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Nationalisms and Identities among Indigenous Peoples

Case Studies from North America

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Edited By Martina Neuburger and H. Peter Dörrenbächer

This book investigates nationalisms and the emergence of national identities among the Indigenous peoples across North America. It examines the many difficulties which the Native communities have had to face in order to assert themselves as nations, as well as looking at the ambiguity of the term 'nation' within First Nations-government relations. The volume gives a broad perspective on the historical development of Native American nationalism and also explores a variety of political, educational, sociological, cultural and even literary viewpoints. The experiences of the Indigenous peoples are compared with the experiences of other Aboriginal groups across the globe, in order to enrich our understanding of global indigenous nationalisms.
The contributors to this volume represent the perspectives of a variety of different First Nations and a wide range of disciplinary fields, from history, anthropology and political science to communications, law, linguistics and literary studies.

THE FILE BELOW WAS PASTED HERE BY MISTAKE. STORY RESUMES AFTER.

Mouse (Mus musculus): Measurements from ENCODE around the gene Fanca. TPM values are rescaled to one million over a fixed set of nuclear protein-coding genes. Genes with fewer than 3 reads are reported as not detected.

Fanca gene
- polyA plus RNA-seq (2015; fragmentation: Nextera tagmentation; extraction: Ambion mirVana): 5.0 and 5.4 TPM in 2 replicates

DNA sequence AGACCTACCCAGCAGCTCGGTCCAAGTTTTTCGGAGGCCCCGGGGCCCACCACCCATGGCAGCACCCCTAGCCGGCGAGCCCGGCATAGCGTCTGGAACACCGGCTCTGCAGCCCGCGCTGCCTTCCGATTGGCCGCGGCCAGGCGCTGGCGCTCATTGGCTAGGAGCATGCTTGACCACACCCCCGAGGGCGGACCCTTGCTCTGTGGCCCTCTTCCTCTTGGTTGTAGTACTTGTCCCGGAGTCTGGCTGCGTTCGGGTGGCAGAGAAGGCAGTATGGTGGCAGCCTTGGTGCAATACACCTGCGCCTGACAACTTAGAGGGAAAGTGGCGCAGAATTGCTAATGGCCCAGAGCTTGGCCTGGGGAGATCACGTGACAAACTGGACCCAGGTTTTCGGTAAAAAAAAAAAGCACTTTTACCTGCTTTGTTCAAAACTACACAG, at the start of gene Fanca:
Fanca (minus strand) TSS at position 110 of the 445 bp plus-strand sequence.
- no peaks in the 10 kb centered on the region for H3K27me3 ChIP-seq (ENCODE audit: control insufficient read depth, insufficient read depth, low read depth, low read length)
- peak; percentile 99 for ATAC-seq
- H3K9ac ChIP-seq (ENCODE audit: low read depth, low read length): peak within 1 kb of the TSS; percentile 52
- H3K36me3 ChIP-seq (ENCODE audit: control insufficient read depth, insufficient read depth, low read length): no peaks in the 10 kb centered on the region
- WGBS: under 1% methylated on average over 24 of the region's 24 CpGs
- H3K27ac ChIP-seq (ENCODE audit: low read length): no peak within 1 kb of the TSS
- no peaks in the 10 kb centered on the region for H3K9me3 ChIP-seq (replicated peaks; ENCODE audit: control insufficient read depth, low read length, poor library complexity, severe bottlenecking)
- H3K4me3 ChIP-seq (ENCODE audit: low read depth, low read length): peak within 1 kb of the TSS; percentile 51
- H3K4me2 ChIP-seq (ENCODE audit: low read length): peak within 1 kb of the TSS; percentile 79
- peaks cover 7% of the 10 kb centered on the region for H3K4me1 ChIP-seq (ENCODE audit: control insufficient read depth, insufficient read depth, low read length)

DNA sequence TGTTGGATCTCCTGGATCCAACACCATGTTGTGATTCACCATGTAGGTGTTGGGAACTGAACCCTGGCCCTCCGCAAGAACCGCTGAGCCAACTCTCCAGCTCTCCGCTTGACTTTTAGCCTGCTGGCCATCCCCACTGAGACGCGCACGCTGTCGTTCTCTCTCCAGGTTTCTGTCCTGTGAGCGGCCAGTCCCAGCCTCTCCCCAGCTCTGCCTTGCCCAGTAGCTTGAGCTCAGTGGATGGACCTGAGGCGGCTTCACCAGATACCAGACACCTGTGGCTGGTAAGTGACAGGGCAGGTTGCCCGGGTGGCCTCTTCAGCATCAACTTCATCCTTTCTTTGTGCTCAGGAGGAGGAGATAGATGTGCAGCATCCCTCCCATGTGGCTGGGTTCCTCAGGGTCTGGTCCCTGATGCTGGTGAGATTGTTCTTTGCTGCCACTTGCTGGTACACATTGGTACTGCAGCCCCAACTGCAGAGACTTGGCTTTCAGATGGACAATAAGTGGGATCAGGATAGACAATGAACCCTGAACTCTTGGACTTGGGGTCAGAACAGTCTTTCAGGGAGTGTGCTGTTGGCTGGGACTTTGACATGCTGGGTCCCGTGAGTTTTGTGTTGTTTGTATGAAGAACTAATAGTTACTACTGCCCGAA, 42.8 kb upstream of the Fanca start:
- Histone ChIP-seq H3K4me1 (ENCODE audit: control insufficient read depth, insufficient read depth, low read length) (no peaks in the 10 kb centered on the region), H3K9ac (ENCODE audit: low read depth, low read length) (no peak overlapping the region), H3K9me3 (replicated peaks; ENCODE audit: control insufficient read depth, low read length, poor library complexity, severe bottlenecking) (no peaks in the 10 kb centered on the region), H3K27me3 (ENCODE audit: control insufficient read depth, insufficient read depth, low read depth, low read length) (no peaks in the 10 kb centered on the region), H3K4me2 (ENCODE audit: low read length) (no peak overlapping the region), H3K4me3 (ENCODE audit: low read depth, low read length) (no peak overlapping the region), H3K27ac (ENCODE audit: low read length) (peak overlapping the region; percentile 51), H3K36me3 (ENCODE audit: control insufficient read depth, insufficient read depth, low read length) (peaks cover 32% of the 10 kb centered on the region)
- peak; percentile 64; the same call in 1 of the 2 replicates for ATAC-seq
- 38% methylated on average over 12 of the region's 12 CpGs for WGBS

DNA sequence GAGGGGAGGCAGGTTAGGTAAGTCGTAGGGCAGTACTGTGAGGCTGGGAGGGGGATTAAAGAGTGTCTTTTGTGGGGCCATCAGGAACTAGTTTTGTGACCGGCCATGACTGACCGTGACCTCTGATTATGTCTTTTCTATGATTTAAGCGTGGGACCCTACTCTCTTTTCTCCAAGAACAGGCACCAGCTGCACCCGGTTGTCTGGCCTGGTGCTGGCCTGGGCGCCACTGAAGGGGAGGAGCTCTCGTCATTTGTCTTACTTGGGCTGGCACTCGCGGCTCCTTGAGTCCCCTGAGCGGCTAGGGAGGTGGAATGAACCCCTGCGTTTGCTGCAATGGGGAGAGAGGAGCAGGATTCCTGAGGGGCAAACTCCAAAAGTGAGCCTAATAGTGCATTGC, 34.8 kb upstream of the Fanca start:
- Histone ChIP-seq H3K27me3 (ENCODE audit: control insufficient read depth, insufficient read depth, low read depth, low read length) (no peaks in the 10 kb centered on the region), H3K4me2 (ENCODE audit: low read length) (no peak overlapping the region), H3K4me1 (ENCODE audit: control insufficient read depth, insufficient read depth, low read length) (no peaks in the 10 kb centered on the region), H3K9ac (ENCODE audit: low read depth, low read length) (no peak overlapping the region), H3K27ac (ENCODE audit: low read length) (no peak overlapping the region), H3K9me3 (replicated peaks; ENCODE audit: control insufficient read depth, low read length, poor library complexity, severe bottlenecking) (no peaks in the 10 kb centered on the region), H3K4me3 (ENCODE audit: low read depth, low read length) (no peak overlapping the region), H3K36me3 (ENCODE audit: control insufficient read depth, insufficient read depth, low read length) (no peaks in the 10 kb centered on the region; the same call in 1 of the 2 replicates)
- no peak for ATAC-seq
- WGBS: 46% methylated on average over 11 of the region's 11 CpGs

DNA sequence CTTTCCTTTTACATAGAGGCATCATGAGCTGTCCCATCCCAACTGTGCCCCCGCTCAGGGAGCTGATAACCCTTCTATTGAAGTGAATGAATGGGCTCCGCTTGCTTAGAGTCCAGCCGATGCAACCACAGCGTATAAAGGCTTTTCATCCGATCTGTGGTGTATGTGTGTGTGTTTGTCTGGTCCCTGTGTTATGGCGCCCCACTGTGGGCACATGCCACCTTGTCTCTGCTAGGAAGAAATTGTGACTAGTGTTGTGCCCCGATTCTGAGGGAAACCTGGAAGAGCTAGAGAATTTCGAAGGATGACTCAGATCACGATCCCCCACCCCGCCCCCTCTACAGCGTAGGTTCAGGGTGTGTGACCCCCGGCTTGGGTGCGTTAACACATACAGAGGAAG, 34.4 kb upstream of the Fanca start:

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Transcending the Winter Time: The Legacy of Residential Schools and the Role of Indigenous Places of Higher Learning in an Era of Reconciliation

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The purpose of this chapter is to explore the legacy left by residential schools and the role of Indigenous places of higher learning in meeting the complex needs of First Nations communities in an Era of Reconciliation. Long ago, when our grandmothers and grandfathers were sitting around in circles, they predicted that our people would undergo a time of great upheaval. They said we would go through a long period of winter in our communities and that at some point in time, we would reawaken and there would be a springtime when our cultures, languages, values, knowledge systems and ceremonies would begin to flourish again. They said we would transcend the great winter and from these experiences we would become great teachers of all humanity.

The metaphoric winter for First Nations people in Canada has included over 500 years of colonization and 100 years of education policy based on assimilation and cultural genocide. Beginning in the early 1800s and ending in the 1980s, residential schools were established by various churches and funded by the federal government (Milloy 1999). The mission was to destroy the ‘Indigenous’ in the child and rebuild them based on European ways of knowing and being. Some scholars refer to residential schools as a social engineering experiment gone terribly wrong. First Nations, Metis and Inuit children as young as four years old were sent away for many months with only brief visits with their families in the summer and Christmas. Some never came...

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